Jump to content

Using tags in PDF import


Recommended Posts

While I would prefer another format,* I came across a way to improve PDF import that may be interesting to OakTree. In general, a PDF just indicates where to draw text on a page, and even deciding which letters are part of the same word requires heuristics. 20 years ago, semantic tagging was introduced for PDFs to solve this problem. In a well-tagged PDF, compliant with ISO 32000-2, 14.8 "Tagged PDF", or ISO 14289-1 (PDF/UA-1), a table, for example, is identified as such, with its rows and cells, instead of just being characters arranged in a certain way on a page. Headers can be identified by level, so that a table of contents can be constructed.


It has been slow to catch on, but is growing in support: MS Word, LibreOffice, Adobe InDesign, FineReader, Chrome, … Unfortunately, not all of these tag by default, but MS Word now does. Some publishers and archives now require a tagged PDF to be submitted.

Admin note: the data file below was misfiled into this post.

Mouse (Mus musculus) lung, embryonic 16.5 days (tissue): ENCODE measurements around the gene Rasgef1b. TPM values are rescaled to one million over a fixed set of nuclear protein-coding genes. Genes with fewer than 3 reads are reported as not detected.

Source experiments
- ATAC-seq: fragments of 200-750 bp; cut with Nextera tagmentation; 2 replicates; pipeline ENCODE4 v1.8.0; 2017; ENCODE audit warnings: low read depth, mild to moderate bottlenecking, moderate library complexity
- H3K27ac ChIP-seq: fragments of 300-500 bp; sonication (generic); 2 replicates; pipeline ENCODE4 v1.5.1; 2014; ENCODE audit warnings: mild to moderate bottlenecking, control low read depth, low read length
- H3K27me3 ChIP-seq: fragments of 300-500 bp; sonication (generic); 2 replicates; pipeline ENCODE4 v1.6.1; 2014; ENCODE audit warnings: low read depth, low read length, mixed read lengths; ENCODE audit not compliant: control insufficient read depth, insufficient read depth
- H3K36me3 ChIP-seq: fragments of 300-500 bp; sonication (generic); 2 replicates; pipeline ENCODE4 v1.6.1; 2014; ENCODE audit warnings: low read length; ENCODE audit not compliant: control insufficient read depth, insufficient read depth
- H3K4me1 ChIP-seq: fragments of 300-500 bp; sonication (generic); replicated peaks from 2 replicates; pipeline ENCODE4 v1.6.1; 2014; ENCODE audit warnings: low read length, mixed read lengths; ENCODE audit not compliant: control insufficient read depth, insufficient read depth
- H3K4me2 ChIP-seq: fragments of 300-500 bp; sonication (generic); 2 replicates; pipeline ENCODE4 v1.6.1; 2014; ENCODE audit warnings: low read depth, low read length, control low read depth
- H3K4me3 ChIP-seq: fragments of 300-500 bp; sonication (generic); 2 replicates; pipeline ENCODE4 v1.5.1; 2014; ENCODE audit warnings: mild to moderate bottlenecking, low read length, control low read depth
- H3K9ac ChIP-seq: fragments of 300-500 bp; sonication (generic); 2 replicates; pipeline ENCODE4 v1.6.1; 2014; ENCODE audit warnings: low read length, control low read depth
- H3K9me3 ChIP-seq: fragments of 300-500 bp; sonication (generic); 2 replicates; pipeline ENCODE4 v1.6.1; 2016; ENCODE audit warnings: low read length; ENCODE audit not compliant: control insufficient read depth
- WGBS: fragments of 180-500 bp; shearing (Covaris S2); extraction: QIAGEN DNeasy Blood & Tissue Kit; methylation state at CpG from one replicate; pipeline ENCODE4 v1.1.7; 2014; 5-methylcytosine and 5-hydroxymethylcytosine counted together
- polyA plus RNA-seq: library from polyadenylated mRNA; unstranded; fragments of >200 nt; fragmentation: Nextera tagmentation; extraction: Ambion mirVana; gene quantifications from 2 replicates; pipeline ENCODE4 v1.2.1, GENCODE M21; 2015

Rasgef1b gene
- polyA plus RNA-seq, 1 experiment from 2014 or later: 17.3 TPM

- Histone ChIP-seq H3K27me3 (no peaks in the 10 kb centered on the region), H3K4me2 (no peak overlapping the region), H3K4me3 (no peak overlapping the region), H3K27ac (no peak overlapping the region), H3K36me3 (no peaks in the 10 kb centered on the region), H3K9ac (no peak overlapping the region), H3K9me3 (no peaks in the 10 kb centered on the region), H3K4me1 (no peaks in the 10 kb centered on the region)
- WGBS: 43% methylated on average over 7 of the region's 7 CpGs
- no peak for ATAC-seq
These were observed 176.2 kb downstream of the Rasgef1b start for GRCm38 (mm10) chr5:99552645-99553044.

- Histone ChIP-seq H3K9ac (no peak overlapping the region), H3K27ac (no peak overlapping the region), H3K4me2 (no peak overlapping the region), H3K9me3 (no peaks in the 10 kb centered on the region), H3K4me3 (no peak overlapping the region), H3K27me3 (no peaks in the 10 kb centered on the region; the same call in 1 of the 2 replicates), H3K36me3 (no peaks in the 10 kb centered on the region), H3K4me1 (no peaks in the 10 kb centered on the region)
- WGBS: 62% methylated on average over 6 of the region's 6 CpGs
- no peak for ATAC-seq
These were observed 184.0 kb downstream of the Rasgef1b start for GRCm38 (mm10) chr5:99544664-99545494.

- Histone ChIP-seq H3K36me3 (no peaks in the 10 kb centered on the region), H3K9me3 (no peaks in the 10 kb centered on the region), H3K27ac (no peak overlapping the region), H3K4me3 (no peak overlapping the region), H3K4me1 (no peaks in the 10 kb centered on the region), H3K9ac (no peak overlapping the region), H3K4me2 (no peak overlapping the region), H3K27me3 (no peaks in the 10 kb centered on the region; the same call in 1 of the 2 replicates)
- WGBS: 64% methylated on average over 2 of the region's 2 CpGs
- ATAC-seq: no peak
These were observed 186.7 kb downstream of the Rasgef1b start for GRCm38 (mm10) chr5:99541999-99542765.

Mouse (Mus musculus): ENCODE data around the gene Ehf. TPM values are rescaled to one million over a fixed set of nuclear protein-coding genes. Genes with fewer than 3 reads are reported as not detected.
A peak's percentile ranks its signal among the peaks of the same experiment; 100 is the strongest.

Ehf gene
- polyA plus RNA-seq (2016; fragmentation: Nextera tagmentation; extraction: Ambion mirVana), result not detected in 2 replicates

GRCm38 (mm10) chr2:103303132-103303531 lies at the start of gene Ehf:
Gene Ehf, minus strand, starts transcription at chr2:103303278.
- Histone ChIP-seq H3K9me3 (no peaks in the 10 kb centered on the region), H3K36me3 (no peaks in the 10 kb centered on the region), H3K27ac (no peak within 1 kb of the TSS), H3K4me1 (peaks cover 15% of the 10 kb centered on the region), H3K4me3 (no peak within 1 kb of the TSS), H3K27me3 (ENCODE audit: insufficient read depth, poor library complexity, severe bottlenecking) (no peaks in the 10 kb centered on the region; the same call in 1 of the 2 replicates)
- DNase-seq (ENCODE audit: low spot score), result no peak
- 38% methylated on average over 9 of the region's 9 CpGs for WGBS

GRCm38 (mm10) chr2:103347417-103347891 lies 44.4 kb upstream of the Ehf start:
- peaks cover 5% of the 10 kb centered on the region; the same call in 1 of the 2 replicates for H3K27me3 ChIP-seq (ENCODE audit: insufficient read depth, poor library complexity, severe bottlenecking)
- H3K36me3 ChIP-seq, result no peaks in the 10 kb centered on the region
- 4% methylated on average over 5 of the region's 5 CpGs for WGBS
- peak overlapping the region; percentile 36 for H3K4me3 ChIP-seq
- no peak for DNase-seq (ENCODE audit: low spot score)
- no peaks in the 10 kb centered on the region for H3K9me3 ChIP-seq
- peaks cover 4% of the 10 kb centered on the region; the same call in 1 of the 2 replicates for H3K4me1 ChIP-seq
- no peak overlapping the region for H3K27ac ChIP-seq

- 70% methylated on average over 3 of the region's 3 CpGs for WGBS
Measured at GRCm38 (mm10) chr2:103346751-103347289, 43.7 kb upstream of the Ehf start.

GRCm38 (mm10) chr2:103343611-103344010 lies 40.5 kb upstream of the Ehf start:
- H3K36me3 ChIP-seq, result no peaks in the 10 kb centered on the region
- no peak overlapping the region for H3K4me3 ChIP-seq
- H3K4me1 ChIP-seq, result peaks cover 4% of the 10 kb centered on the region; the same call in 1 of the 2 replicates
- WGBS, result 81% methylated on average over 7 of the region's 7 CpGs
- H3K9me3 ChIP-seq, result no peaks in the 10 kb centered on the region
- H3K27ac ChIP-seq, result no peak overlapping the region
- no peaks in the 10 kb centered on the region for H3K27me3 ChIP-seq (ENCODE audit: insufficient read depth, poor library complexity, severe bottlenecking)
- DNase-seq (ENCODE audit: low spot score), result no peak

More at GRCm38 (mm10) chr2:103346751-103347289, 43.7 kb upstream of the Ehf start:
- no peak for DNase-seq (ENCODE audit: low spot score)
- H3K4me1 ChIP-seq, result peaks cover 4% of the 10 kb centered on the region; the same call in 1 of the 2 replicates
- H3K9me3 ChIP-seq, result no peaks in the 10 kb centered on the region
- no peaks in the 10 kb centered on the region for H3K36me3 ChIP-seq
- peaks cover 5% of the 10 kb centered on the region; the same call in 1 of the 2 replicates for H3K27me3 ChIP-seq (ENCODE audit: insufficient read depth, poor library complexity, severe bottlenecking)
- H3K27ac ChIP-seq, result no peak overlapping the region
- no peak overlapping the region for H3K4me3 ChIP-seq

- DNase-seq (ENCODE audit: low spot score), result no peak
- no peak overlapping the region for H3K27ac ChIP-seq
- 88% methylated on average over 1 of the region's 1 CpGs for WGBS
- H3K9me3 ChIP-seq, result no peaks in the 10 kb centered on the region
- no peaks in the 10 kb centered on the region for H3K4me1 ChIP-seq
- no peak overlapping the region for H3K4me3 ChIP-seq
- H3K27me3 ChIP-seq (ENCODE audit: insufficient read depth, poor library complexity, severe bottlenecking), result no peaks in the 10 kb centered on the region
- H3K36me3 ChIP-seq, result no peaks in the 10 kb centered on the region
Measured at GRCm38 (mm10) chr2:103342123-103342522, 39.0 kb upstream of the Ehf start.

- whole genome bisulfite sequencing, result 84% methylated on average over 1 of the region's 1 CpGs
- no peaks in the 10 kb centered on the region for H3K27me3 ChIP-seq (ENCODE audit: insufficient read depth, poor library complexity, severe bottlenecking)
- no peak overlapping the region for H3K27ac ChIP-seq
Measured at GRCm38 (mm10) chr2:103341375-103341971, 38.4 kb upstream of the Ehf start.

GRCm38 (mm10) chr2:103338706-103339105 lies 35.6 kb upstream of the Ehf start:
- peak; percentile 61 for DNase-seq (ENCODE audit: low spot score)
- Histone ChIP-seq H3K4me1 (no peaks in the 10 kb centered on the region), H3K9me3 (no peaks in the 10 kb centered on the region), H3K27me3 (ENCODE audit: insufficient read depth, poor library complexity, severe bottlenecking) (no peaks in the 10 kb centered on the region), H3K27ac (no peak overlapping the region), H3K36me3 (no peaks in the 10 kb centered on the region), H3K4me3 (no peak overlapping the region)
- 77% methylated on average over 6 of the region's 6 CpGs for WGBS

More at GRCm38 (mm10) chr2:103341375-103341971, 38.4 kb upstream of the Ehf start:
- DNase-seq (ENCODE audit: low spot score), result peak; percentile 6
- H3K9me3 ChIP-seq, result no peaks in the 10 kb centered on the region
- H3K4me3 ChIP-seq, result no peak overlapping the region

My discovery today is that in 2019 the PDF Foundation published detailed instructions for deriving HTML from a tagged PDF. I suspect this would be a useful model for importing a tagged PDF directly into Accordance. This would make import more reliable and would allow it to capture the structure of the document without guessing, probably reducing support requests from users, who usually have no idea how complicated it is to import from a PDF.


* My ideal would be an HTML or XML format that could produce a Tool with Unicode, footnotes, fields (page number, section, …), tables, and images. It would be even better if it could produce Reference Tools. If the import works, I would have no need for it to produce a User Tool: I would rather edit my input file than a User Tool.


  • Like 1
Link to comment
Share on other sites

Please sign in to comment

You will be able to leave a comment after signing in

Sign In Now

  • Create New...